|Jimmy The Great||Tweet|
|Written by Michael Amato|
|Monday, 11 March 2013 15:07|
Michael Amato looks at Jimmy Howard's strong play in 2013.
When Nicklas Lidstrom retired this past off-season it certainly would have given fans and many in the Detroit Red Wings organization a fearful outlook on the future. Perhaps what worried everyone more than the loss of their franchise defenseman, was the fear of the unknown. Lidstrom had been a fixture on the Red Wing blueline for 20 years. Some young fans in Detroit probably couldn't imagine a scenario without the seven-time Norris Trophy winner being a part of the squad.
The loss of Lidstrom was so devastating because like many other great players, he has a trickle down effect throughout the roster. Just look at what he did for his defense partner Ian White last year. White enjoyed a career revival in 2011-12 and had one of his best statistical seasons ever, with 32 points and a plus-23 rating. In 2013, without Lidstrom, White has really struggled with just two points so far and has even been a healthy scratch on several occasions.
Lidstrom's departure would have had many concerned from an offensive perspective, but the Swede had an innate talent to defend effortlessly. His ability to shut down opponent's top lines is something Detroit has relied on greatly over the years. Now that he's gone, there will be a lot more pressure placed squarely on the shoulders of goaltender Jimmy Howard.
Howard had a breakout last season in the Motor City and was named an All-Star. His six shutouts, .920 save percentage, and 2.12 goals against average gave Detroit something they haven't had in quite some time, top notch goaltending. Sure, the Red Wings have had adequate play between the pipes over the past 20 years, but they have never had that guy who was among the league's elite. Whether it was a past his prime Dominik Hasek or a steady, but not flashy Chris Osgood, the Red Wings goaltending has been good, just not great. Howard now brings them to that next level, and with an aging and changing core of players, Detroit needs him now more than ever.
Looking at Howard's numbers at a quick glance from 2013, you will notice they have slightly fallen from last year's totals. However, Howard's play this season may be his most impressive work to date. Detroit has not been playing like the typical defensive juggernaut we are accustomed to, and are doing very un-Red Wing like things. Howard is now being counted on to win them games, as opposed to just giving them a chance to win.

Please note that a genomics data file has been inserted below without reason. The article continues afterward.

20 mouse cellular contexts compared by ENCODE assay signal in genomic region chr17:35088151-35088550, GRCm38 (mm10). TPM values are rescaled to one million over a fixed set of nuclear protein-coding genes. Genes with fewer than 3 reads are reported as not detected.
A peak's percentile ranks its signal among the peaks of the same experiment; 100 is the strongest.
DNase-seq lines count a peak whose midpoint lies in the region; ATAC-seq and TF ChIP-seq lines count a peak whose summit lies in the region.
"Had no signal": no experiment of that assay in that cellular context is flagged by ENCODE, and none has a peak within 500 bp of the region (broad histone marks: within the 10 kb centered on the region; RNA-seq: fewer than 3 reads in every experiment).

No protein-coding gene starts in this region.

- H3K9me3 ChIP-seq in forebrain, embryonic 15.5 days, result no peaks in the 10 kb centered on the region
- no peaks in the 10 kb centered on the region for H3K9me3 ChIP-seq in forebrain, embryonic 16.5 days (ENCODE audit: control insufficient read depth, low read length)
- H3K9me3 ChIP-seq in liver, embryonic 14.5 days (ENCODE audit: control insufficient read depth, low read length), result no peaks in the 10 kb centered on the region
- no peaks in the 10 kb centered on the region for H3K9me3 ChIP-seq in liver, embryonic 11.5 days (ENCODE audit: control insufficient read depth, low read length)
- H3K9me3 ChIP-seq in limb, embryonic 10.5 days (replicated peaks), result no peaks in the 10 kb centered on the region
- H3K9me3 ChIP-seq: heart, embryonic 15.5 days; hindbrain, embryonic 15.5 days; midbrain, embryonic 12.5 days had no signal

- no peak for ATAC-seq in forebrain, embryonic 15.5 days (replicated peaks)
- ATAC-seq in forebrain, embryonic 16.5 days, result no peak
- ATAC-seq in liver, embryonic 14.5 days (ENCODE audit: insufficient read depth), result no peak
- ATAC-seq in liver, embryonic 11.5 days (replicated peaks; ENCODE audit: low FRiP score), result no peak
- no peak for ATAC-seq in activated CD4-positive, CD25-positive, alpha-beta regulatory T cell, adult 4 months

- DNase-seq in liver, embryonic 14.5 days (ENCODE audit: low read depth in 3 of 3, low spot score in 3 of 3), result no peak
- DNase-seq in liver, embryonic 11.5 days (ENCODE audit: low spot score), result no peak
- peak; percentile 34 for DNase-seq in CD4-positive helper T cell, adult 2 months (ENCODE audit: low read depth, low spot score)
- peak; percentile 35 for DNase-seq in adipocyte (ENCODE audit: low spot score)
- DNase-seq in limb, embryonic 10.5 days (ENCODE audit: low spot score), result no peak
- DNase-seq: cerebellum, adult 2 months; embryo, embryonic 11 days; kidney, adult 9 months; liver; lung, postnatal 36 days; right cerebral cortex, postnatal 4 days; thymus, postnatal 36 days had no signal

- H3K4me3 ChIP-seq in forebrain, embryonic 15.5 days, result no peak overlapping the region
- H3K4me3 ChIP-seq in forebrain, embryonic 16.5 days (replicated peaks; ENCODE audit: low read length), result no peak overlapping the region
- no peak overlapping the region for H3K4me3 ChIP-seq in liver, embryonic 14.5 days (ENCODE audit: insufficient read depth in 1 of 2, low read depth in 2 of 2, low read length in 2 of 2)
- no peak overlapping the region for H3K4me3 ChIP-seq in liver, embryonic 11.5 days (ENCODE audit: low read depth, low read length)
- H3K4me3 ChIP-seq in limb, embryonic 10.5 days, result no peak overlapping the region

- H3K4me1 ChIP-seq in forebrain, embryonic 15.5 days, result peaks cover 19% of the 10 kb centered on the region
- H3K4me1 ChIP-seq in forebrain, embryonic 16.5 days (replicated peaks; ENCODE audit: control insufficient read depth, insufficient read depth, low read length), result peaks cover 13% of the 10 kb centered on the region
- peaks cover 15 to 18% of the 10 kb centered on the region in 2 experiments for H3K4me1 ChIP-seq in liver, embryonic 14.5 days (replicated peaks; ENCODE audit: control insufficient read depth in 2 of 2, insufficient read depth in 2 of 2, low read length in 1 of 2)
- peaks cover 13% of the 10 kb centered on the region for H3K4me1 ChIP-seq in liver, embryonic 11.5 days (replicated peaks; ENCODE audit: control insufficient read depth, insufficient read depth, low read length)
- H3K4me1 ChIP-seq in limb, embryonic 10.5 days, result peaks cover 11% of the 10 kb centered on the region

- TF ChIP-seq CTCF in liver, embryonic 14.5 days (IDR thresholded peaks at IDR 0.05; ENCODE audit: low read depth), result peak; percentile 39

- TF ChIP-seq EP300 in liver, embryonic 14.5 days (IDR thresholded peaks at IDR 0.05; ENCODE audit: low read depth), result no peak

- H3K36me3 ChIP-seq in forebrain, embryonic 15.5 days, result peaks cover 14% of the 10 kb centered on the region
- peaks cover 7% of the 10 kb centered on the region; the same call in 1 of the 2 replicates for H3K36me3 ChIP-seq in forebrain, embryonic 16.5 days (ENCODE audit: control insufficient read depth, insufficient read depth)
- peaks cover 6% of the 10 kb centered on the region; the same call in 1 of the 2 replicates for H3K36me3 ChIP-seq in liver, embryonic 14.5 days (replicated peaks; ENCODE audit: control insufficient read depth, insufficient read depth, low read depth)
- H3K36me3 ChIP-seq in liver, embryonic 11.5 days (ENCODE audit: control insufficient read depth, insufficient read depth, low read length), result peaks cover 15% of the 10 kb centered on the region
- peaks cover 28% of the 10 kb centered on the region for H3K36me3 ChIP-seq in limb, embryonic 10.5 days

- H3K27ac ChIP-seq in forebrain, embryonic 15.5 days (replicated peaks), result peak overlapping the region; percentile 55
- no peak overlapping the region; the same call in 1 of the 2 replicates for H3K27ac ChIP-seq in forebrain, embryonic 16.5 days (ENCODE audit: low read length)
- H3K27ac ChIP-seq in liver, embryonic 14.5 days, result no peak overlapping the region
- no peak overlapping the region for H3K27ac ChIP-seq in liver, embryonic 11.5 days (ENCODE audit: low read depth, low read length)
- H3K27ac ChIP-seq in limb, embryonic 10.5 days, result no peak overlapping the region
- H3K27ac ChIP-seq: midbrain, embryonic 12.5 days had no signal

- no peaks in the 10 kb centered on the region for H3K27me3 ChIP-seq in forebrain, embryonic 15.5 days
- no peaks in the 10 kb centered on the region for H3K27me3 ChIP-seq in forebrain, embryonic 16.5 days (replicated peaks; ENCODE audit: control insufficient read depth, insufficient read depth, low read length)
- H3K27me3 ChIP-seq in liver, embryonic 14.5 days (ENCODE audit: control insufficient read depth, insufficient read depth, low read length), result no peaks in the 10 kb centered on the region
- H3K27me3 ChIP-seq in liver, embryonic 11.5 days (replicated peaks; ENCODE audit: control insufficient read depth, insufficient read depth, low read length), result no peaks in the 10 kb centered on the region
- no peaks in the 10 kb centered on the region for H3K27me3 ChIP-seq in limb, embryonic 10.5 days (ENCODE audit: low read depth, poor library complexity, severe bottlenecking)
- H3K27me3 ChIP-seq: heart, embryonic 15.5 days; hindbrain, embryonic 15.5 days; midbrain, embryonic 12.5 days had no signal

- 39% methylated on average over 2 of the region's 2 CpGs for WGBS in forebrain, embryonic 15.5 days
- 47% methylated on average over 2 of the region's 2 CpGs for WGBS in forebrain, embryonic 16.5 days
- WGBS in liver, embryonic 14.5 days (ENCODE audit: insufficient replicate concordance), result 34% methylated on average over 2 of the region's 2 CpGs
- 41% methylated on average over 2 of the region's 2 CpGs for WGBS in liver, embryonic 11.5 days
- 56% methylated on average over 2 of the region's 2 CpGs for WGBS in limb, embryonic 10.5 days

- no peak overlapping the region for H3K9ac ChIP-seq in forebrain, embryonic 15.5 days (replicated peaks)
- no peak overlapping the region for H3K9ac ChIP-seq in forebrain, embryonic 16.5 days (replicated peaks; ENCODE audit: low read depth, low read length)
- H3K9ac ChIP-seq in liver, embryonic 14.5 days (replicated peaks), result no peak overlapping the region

Detroit is usually one of the league's best when it comes to shots against, but this year that has been a different story. The Red Wings are currently 12th in that category and are giving up nearly two more shots a game than last season, when they ranked third in the NHL. A difference of two shots might not sound like a lot, but over the campaign they can really add up. In fact, last season Howard didn’t even rank in the top 20 when it came to shots against, but in 2013 only five other goalies have faced more shots than the Detroit netminder.
While these kinds of statistics may be frightening to some poolies because it increases the chance he will give up goals, they can actually help Howard owners greatly depending on your league categories. Many pools now have total saves as a statistic and the more shots you face, the more saves you are going to pickup. Howard has made the fifth most stops in the NHL so far in 2013.
Not only is Howard facing more rubber this season, but the degree of difficulty of the shots he is seeing is getting tougher. In 2011-12 the average shot distance that Howard was contending with was 35.21 feet. This year though, that number has crept in slightly to 34.61 feet, making his stops a little more challenging. In addition to that, Howard ranks third in shots faced from 1-15 feet, which are usually the toughest saves to make.
Although the Detroit defense has made it more difficult on Howard in some respects, they have improved other aspects of their game to at least give him a fighting chance. In 2013 the Red Wings have gotten better in the blocked shot department by going from 28th last season, to 23rd in 2013. This also illustrates how many more shots Howard could be facing if not for the added blocks.
The Red Wings have also decreased their giveaways per game with only 7.6 this year, compared to 8.9 in 2011-12. Having more puck possession obviously limits your opponent's ability to score and generate chances. You know the old saying, "The best defense is a good offense." Or as Jacques Lemaire might put it, "The best defense is one that sucks the life out of hockey and destroys television ratings."
Detroit has always been a franchise with an ability to adapt. You don't make the playoffs for 21 straight years without learning a thing or two about how to adjust to the hand you have been dealt. The Red Wings have always had a strong enough roster where they could get by with just decent goaltending, but although they still have talent, that is no longer the case. Howard has proven himself to be up to the challenge, and if he continues to play at a high level, this Detroit group can still find themselves contenders for a championship. Howard's numbers may not surpass his production from last year, but his value to the Red Wings organization is at an all-time high.
Feel free to follow me on Twitter at @amato_mike
Previous Wild West posts:
|Last Updated on Tuesday, 12 March 2013 11:42|